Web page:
"A Christmas Carol" -- ★ ★ ★

When it comes to "A Christmas Carol," one way of measuring a production's impact involves the exchange between the reformed Ebenezer Scrooge and Tiny Tim that concludes with the familiar benediction: "God bless us, every one."

For a production to succeed, that scene has to resonate emotionally. Even among "Christmas Carol" enthusiasts who make attending Charles Dickens' redemption tale an annual event, the scene ought to bring a tear to the eye or a lump in the throat.

Metropolis Performing Arts Centre's adaptation does. In fact, the heartfelt confession by Jerry M. Miller's Ebenezer Scrooge and the subsequent absolution from Kaia Mavradas' cherubic Tiny Tim are among the most affecting moments in director Jennifer Cupani's production.

But what struck me about this version -- adapted by resident playwright Scott Woldman -- was its depiction of father-son relationships.

Bob Cratchit (Christopher Wren), left, entertains his children (Tessa Newman, left, Olivia James, Kaia Mavradas and Ryan Jozaitis) with a redemption tale in Scott Woldman's adaptation of "A Christmas Carol" at the Metropolis Performing Arts Centre. Courtesy of Ellen Prather

On the one hand we have Bob Cratchit (Christopher Wren, a genuine, genial everyman), a nurturing father who demonstrates his love for his wife (Amanda Zgonina) and their children. On the other hand, we have the unseen father of Young Ebenezer (Dan O'Hara), who lives by his father's admonishment that "exceptional success is only born of exceptional effort." That persistent warning from a distant father sets Scrooge on the path of self-interest and greed that costs him the love of his life Belle (Lauren Romano) and leaves him haunted and alone, unable to muster even fundamental filial affection for his nephew Fred (the good-humored Maxton Smith).

So, to this time-honored tale about the pursuit of wealth and the disregard for humanity, Cupani and Woldman add another caution, one that highlights the damage an inaccessible, inattentive father can inflict on his child.

Placing the Cratchits front and center, Woldman uses the family to frame the story, which unfolds against Katie Alvord-Wendling's slightly askew scenery flats that reflect the otherworldliness of this 19th-century ghost tale.

Jerry M. Miller plays Ebenezer Scrooge and Olivia James plays The Ghost of Christmas Past in Metropolis Performing Arts Centre's "A Christmas Carol." Courtesy of Ellen Prather

We meet Wren's Cratchit as he arrives empty-handed to his hungry family on Christmas Day. Instead of a meal, he treats his wife, Emily, and their children to a ghost story about his miserly employer (the highly capable, nicely blustery Miller) and the three otherworldly visitors he entertained the previous night.

That Cratchit could not possibly know about Scrooge's supernatural encounters is one of several minor shortcomings in Woldman's serviceable script, which features a rushed ending that brings all the characters to the Cratchit house for Scrooge's public reconciliation.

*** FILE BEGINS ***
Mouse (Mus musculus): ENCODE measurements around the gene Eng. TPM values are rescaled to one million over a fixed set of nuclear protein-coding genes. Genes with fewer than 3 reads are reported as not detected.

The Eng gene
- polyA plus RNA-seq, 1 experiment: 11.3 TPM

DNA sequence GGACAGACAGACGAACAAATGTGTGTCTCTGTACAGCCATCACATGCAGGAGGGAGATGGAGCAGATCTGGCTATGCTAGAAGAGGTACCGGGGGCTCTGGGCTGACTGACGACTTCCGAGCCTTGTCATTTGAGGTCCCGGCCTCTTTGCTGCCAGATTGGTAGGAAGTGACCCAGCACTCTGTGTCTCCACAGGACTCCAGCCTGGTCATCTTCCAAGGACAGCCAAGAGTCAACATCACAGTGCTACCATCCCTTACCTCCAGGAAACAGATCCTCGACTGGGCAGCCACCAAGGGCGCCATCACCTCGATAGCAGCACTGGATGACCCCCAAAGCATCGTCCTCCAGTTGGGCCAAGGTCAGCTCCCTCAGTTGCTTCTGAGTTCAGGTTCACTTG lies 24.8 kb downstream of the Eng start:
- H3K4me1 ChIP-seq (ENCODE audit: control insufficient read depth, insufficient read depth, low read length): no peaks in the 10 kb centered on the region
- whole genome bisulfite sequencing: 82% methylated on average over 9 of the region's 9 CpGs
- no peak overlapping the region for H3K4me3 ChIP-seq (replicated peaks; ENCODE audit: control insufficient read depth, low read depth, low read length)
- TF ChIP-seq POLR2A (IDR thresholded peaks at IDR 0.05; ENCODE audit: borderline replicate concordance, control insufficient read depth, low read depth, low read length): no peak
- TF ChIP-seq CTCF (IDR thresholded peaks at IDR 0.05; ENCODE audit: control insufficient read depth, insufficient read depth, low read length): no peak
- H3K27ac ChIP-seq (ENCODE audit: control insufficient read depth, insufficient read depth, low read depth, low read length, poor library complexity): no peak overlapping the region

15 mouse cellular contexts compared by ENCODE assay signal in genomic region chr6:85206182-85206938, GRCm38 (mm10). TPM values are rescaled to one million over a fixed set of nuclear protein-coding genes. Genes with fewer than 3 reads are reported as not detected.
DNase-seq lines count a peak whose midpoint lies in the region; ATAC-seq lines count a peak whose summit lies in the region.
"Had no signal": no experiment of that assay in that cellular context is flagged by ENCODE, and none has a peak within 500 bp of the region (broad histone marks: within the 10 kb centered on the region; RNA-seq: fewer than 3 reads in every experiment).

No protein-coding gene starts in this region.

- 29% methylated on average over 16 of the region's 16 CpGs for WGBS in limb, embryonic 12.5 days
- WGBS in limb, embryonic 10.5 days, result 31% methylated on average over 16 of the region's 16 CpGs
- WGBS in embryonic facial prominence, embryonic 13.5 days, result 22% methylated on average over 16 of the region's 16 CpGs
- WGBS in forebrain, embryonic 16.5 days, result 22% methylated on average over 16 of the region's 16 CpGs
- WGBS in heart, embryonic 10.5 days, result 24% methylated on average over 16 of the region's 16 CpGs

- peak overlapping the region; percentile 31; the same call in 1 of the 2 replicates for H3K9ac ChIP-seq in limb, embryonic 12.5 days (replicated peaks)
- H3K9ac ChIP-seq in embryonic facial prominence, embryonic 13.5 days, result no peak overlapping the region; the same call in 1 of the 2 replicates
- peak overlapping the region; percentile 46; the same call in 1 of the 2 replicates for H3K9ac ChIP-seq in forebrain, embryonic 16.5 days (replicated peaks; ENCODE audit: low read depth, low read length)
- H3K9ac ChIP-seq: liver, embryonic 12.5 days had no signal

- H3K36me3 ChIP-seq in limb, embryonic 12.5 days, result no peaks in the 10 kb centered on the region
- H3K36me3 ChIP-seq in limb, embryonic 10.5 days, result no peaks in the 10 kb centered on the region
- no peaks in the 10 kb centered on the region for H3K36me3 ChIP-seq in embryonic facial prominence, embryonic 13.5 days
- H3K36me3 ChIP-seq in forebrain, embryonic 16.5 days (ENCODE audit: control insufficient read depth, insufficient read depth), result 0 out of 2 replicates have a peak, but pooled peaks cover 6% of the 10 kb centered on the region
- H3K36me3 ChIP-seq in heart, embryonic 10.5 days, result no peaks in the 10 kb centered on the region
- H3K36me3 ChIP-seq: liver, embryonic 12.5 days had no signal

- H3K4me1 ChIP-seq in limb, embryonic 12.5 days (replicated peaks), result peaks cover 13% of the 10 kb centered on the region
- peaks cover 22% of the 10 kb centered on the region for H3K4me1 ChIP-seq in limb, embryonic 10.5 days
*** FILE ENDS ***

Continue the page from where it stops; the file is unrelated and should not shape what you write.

Metropolis' play-with-music features arrangements by music director Micky York. Most are prerecorded, with the exception of the lovely duet between Romano's Belle and O'Hara's young Ebenezer on "Lo, How a Rose E'er Blooming." Like the rousing "I Saw Three Ships," "Lo" is reprised several times to fine effect.

Young Ebenezer (Dan O'Hara) romances his beloved Belle (Lauren Romano) in "A Christmas Carol" at the Metropolis Performing Arts Centre. Courtesy of Ellen Prather

Mavradas makes a charming Tiny Tim, a role she alternates with Jahnavi Karandikar and Kayden Koshelev. Abigail Ebensberger, Dave Lemrise, Rachel Whyte and David Fink comprise the pleasant-sounding quartet responsible for most of the vocals. And Fink is enjoyable in a cameo as Fred's amorous friend, Topper.

Another quartet deserving mention is made up of four unscrupulous folks who profit from the late Scrooge's personal effects: Quinn Rattan's shop owner Old Joe, Melanie Vitaterna's charwoman, Romano's laundress and Lemrise's undertaker.

That said, some performances reflected a self-consciousness that suggests actors not entirely at ease. And not all the scenes work. The Ghost of Christmas Present's reveal of Ignorance and Want lacks the requisite gravitas. So does the visit from The Ghost of Christmas Yet to Come, where actors flapping the tails of the spirit's long, black gown undermine the serious mood. The play's most ominous scene demands stillness and silence, which speak volumes about the fate awaiting sinners who fail to repent.

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Location: Metropolis Performing Arts Centre, 111 W. Campbell St., Arlington Heights, (847) 577-2121 or metropolisarts.com

Showtimes: 7 p.m. Friday (and Dec. 27); 3 and 7 p.m. Saturday (and Dec. 26); 3 p.m. Sunday; 10:30 a.m. Wednesday and Thursday; through Dec. 27

Running time: One hour, 40 minutes including intermission

Tickets: $15, $30

Parking: Free parking in the adjacent garage and on the street

Rating: For all ages